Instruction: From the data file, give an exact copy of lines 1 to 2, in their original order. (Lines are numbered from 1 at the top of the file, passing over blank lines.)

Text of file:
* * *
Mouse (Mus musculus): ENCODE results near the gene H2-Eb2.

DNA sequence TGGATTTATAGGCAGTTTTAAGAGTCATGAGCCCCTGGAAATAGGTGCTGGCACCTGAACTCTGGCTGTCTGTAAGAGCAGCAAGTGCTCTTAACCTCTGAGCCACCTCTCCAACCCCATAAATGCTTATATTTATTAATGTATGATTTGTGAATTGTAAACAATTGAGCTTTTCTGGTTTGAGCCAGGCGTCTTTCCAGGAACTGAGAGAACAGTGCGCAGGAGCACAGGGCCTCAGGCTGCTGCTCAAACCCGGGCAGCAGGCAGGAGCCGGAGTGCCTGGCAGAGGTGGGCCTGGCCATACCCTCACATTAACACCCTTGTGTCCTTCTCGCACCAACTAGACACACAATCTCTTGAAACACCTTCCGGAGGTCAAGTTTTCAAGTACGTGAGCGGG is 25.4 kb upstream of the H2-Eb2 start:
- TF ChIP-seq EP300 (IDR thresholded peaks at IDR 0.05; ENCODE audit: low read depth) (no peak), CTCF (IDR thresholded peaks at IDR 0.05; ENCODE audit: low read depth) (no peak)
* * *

Mouse (Mus musculus): ENCODE results near the gene H2-Eb2.

DNA sequence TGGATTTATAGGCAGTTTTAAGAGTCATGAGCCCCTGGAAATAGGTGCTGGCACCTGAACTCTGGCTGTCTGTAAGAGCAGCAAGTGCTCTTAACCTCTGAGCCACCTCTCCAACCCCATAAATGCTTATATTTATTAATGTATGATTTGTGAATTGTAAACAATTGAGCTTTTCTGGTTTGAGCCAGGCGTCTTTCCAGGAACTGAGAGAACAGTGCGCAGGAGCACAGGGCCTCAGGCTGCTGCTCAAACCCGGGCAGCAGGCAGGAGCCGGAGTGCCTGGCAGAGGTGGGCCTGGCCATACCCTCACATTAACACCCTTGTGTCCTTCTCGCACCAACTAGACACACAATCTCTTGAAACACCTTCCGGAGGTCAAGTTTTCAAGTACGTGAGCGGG is 25.4 kb upstream of the H2-Eb2 start: